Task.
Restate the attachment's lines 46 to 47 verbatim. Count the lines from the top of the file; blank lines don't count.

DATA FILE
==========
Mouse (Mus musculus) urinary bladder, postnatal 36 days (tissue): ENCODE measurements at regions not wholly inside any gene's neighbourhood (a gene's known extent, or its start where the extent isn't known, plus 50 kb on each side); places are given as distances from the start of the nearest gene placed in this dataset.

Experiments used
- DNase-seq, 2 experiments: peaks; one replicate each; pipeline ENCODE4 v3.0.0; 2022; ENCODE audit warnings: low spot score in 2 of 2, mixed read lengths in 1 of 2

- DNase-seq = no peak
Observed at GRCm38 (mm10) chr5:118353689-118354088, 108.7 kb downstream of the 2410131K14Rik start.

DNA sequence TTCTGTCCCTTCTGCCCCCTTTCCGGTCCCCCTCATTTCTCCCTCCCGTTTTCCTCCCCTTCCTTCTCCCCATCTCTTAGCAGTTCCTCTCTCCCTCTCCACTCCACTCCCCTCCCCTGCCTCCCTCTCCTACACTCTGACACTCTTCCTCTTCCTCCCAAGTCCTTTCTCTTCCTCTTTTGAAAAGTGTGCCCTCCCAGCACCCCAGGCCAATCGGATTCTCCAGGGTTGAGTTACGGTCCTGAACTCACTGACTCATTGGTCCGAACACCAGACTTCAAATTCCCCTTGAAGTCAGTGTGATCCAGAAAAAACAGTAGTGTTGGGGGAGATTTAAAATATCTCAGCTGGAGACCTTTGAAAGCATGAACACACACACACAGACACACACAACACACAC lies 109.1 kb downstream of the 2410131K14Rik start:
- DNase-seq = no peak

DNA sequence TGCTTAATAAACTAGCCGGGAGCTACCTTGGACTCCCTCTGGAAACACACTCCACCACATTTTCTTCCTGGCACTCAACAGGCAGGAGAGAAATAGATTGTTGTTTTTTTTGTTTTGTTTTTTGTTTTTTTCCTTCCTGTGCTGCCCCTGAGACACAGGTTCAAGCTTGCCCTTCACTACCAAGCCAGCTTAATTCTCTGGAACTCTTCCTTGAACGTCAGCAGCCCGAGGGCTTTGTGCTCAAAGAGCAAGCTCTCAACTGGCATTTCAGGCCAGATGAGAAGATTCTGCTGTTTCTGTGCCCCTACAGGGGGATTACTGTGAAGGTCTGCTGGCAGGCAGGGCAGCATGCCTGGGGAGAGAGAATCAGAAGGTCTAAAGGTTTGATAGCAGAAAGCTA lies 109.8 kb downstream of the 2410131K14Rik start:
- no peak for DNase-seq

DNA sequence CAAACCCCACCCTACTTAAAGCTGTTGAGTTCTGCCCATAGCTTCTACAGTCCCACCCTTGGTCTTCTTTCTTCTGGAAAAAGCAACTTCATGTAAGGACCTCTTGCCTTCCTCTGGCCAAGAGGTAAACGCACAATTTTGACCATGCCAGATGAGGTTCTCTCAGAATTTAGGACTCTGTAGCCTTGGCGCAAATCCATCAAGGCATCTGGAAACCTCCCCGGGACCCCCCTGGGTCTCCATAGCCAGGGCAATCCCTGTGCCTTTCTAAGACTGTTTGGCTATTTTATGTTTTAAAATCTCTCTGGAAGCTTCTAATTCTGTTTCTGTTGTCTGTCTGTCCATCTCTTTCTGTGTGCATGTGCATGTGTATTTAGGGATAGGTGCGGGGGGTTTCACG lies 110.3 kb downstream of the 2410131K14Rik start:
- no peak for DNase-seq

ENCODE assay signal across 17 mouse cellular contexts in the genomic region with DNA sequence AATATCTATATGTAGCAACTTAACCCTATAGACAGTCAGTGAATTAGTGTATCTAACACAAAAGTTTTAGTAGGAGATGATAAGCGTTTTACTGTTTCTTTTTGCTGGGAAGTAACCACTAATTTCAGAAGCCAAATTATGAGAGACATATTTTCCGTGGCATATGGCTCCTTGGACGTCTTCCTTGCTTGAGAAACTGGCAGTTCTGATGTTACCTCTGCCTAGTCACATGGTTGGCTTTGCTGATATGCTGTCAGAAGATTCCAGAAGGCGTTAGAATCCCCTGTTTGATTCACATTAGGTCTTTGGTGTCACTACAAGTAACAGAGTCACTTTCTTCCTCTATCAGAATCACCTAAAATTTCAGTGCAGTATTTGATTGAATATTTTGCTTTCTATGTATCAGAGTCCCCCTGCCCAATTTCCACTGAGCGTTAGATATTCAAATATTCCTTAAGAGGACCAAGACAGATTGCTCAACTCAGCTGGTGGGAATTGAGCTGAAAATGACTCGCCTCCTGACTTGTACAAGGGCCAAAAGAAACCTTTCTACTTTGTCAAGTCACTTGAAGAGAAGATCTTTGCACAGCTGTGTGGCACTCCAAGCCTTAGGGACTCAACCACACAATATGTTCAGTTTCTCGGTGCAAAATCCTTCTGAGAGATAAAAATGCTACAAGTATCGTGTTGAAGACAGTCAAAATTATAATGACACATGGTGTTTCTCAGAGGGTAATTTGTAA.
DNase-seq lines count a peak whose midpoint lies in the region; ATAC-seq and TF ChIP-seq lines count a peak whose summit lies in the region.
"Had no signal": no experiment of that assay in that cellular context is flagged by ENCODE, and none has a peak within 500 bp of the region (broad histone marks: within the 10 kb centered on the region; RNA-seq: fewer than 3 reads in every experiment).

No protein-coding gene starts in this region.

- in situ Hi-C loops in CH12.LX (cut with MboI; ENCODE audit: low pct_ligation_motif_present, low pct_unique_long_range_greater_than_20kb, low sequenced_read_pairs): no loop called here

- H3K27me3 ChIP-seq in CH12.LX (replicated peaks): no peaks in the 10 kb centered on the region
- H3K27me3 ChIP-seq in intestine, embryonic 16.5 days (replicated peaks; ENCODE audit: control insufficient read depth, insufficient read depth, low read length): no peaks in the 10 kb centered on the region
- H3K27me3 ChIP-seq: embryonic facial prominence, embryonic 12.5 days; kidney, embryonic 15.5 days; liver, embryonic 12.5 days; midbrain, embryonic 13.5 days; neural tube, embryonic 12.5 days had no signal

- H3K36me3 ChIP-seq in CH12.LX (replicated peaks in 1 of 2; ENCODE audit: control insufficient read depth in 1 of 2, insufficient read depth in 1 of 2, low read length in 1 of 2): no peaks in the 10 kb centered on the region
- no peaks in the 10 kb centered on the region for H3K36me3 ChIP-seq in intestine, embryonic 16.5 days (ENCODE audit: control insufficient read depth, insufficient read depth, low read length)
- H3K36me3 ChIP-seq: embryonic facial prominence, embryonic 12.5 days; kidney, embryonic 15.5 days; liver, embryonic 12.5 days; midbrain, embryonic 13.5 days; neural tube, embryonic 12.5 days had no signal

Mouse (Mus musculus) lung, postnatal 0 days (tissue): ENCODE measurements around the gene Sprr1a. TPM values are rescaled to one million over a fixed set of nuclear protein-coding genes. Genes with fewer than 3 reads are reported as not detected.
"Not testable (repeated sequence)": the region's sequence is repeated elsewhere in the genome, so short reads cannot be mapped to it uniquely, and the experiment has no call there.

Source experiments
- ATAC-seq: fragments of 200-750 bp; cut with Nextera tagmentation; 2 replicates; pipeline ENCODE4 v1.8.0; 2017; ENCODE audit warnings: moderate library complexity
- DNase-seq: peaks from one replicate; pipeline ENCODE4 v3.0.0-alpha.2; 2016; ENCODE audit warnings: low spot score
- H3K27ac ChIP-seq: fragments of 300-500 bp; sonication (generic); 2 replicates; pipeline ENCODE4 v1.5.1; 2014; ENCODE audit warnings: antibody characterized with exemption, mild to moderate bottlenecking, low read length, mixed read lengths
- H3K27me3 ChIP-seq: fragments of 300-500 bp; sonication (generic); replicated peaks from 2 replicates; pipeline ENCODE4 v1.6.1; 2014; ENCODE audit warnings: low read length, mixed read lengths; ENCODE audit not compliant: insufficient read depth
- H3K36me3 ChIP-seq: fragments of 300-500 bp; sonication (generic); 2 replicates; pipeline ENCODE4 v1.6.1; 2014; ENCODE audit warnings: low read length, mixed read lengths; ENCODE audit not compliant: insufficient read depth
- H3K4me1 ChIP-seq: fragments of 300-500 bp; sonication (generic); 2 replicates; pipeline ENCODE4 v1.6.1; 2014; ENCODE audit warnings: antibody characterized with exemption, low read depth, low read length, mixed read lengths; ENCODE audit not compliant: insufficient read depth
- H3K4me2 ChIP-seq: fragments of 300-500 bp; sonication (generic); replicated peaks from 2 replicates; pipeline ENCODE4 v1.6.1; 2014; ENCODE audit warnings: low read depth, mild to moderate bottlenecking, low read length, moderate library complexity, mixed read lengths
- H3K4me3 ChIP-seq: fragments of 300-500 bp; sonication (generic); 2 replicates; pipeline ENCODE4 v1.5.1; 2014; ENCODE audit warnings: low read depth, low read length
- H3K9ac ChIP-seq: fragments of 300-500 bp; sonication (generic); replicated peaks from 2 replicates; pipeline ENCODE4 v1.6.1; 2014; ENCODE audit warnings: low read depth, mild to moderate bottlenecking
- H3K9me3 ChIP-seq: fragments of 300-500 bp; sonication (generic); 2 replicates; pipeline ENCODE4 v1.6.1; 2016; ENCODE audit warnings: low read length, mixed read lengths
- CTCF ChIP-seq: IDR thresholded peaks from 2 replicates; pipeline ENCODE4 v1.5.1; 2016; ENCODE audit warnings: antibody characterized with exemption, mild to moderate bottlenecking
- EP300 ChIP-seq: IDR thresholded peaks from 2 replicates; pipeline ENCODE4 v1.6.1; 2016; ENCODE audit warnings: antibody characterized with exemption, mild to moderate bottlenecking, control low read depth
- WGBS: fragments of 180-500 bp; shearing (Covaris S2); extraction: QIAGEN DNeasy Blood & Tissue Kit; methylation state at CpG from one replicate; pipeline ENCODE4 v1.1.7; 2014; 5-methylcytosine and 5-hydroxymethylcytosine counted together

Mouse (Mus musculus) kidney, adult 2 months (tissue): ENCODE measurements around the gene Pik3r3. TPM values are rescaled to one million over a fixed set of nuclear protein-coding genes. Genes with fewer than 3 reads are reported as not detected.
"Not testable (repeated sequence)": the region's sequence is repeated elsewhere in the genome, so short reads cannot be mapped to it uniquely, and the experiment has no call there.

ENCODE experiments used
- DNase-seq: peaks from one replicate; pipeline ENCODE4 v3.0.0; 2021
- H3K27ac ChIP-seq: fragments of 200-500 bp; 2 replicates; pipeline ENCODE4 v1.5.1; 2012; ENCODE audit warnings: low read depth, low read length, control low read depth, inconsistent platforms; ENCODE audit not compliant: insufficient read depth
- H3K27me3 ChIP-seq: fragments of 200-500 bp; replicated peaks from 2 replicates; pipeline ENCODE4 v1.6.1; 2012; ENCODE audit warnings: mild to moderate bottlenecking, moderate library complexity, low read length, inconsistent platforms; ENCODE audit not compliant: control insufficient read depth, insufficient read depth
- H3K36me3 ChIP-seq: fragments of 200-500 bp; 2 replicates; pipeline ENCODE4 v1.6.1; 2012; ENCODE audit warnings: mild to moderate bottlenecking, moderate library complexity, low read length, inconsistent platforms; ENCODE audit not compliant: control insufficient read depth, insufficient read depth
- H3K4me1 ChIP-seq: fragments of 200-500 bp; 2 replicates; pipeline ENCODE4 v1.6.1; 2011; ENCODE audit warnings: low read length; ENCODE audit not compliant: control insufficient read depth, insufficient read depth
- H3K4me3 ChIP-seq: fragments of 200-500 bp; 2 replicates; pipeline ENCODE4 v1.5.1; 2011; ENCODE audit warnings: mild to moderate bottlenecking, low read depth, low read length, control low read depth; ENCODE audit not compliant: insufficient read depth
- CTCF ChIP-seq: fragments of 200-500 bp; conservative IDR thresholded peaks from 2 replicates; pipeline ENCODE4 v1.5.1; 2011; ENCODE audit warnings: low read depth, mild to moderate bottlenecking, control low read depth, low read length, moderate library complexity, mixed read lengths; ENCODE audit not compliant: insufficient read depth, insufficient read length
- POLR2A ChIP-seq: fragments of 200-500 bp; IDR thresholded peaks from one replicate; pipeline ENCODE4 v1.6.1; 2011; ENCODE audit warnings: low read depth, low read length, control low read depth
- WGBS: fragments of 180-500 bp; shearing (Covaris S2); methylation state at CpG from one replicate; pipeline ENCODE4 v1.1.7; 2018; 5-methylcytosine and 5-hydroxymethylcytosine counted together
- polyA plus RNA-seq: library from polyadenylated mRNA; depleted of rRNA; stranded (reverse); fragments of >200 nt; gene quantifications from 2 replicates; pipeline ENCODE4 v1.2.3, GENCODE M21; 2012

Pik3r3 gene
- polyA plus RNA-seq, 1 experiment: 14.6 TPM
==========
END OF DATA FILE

- H3K4me1 ChIP-seq: fragments of 200-500 bp; 2 replicates; pipeline ENCODE4 v1.6.1; 2011; ENCODE audit warnings: low read length; ENCODE audit not compliant: control insufficient read depth, insufficient read depth
- H3K4me3 ChIP-seq: fragments of 200-500 bp; 2 replicates; pipeline ENCODE4 v1.5.1; 2011; ENCODE audit warnings: mild to moderate bottlenecking, low read depth, low read length, control low read depth; ENCODE audit not compliant: insufficient read depth